BACKGROUND: Traditional methods of surveillance of catheter-associated urinary tract infections (CAUTIs) are error-prone and resource-intensive.
To resolve these issues, we developed a highly sensitive electronic surveillance tool.
OBJECTIVE: To develop an electronic surveillance tool for CAUTIs and assess its performance.
METHODS: The study was conducted at a 947-bed tertiary care center. Patients included adults aged ≥18 years admitted to an intensive care unit between January 10 and June 30, 2012, with an indwelling urinary catheter during their admission. We identified CAUTIs using 4 methods: traditional surveillance (TS) (ie, manual chart review by ICPs), an electronic surveillance (ES) tool, augmented electronic surveillance (AES) (ie, ES with chart review on a subset of cases), and reference standard (RS) (ie, a subset of CAUTIs originally ascertained by TS or ES, confirmed by review). We assessed performance characteristics to RS for reviewed cases.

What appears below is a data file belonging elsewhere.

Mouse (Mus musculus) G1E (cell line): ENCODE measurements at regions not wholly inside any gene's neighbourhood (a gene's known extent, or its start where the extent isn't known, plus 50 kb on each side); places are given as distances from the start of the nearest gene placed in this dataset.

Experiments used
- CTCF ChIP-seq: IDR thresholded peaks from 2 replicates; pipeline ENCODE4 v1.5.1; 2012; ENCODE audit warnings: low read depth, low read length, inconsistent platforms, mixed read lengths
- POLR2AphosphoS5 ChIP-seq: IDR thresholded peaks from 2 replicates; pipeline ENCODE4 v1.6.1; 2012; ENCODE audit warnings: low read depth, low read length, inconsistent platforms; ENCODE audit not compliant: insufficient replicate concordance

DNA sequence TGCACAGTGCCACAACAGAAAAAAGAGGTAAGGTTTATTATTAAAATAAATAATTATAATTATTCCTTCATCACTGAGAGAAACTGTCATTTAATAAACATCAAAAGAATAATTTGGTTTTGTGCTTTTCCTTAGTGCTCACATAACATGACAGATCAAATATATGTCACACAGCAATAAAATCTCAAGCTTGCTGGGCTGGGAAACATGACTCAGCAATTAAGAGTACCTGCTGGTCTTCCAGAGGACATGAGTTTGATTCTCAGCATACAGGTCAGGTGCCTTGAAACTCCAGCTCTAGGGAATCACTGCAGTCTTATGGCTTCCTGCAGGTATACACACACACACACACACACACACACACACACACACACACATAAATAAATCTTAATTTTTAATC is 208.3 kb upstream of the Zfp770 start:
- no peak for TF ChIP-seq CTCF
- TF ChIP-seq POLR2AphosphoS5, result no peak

RESULTS: We identified 417 candidate CAUTIs in 308 patients; 175 (42.0%) of these candidate CAUTIs were selected for review, yielding 32 confirmed CAUTIs in 22 patients (RS). Compared with RS, the sensitivities of TS, ES, and AES were 43.8% (95% confidence interval [CI], 26.4%-62.3%), 100.0% (95% CI, 89.1%-100.0%), and 100.0% (95% CI, 89.1%-100.0%). Specificities were 82.5% (95% CI, 75.3%-88.4%), 2.8% (95% CI, 0.8%-7.0%), and 100.0% (95% CI, 97.5%-100.0%).
CONCLUSIONS: Electronic CAUTI surveillance offers a streamlined approach to improve reliability and resource burden of surveillance.
Hsu HE, Shenoy ES, Kelbaugh D, Ware W, Lee H, Zakroysky P, Hooper DC, Walensky RP. Are you the author?
Institution(s): See publishing journal.
Reference: Am J Infect Control. 2015 Mar 31. pii: S0196-6553(15)00115-7.